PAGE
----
Many drivers will get a speeding ticket at least once in their life. You're in a hurry to get somewhere so you happen to go faster than usual, and it's just your luck that an officer decides to pull you over. They say that you went over the speed limit, but did you really?
A surprising number of speeding tickets are issued in error. The radar gun they used may be improperly calibrated, or the traffic conditions meant that your speed was justifiable. There are many ways to fight a ticket and keep it off your record.
It's always a good idea to consult an attorney first. Traffic lawyers in Springfield, IL are experienced enough to tell which tickets are possible to beat in court, and which aren't. They can give you an overview of your situation, so you know what you can hope for and expect.
During the Stop
When you get pulled over, there are several things you must keep in mind. Take note of all the details that will come up in the trial. What is visibility like? How many cars are there on the road? Is the road a long, straight path with no clear hazards?
Make sure to be polite; officers are human too, and being sarcastic or confrontational will just make things harder for yourself. When they approach, keep your hands on the steering wheel to show that you don't have any weapons and don't pose an immediate threat.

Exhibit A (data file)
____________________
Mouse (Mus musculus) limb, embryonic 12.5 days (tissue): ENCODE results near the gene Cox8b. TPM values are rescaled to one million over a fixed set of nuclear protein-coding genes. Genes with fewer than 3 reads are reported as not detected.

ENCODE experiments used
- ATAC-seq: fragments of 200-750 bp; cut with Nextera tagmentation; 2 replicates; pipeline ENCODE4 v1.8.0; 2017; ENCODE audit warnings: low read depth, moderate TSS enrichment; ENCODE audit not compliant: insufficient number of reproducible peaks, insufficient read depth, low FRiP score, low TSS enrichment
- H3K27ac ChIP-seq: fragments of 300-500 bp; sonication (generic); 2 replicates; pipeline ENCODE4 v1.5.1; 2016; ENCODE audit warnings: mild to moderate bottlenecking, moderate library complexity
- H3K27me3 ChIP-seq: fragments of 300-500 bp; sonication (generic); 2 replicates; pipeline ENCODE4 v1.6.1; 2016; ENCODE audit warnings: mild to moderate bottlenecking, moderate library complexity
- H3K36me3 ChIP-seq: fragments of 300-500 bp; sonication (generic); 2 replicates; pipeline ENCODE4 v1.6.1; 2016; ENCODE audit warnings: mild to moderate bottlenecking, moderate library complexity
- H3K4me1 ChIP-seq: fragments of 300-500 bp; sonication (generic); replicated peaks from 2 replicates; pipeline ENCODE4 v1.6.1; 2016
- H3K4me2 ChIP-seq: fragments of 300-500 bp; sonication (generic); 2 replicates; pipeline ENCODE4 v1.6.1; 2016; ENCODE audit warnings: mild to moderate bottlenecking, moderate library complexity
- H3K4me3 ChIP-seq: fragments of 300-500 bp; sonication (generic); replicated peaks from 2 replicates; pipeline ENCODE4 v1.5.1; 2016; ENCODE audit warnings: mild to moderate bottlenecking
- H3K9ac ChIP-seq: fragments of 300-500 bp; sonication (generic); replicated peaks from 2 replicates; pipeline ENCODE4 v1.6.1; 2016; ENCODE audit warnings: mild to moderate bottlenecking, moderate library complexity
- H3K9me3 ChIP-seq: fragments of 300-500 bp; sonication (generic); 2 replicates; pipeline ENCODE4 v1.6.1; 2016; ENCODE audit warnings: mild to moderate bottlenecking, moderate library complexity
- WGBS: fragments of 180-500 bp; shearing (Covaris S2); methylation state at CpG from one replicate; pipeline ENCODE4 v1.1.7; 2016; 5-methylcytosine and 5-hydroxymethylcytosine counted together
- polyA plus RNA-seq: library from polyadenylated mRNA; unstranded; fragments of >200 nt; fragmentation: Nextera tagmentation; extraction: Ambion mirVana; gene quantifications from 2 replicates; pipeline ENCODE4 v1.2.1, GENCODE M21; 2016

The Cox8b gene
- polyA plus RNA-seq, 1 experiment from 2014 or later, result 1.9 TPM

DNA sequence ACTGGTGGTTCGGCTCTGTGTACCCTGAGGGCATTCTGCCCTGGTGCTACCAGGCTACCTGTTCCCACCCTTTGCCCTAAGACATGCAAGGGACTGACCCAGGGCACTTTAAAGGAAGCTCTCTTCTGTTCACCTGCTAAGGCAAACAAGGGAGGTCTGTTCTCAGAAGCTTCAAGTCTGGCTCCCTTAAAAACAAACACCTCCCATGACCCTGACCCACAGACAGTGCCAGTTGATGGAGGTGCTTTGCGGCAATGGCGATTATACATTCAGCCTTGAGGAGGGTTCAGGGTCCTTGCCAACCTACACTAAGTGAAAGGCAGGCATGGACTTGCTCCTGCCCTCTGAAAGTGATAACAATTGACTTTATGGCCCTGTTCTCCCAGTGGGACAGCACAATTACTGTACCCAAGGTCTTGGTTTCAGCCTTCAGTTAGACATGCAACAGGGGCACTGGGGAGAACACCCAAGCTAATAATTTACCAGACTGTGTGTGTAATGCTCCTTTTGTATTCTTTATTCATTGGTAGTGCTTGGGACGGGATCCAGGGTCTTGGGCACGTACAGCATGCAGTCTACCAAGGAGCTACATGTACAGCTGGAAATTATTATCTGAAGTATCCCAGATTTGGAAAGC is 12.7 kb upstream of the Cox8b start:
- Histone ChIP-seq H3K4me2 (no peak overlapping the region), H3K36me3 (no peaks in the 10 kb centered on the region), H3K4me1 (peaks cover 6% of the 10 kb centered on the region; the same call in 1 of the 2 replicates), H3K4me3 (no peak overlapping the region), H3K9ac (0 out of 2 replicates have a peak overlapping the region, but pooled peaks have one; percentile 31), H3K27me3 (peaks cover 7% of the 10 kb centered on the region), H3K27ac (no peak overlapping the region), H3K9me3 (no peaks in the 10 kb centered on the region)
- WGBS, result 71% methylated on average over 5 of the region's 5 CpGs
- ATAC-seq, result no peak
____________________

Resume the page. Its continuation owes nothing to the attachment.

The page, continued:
Anything you say can be used as evidence, so be careful not to admit that you were speeding. If they ask you if you know why you were pulled over, say no and ask why.
Afterward, take note of the following information:
1. The device the officer used. Make sure that this is properly documented on the citation.
2. Where the officer was when they clocked your speed, and if they were moving.
3. Date when the device was last calibrated.
If the officer refuses to divulge any of this information, don't press the issue and just take a mental note of it.
When it comes to fighting a ticket in court, there are multiple possible defenses. The most common, of course, is to challenge the accuracy of the officer's radar gun and visual estimation. Other times, the lawyer might argue that traffic conditions justified it – if everyone was driving at that speed, for instance, going too slow would have risked an accident.
Try to share as many details as possible with your attorney, and you will likely have a solid case.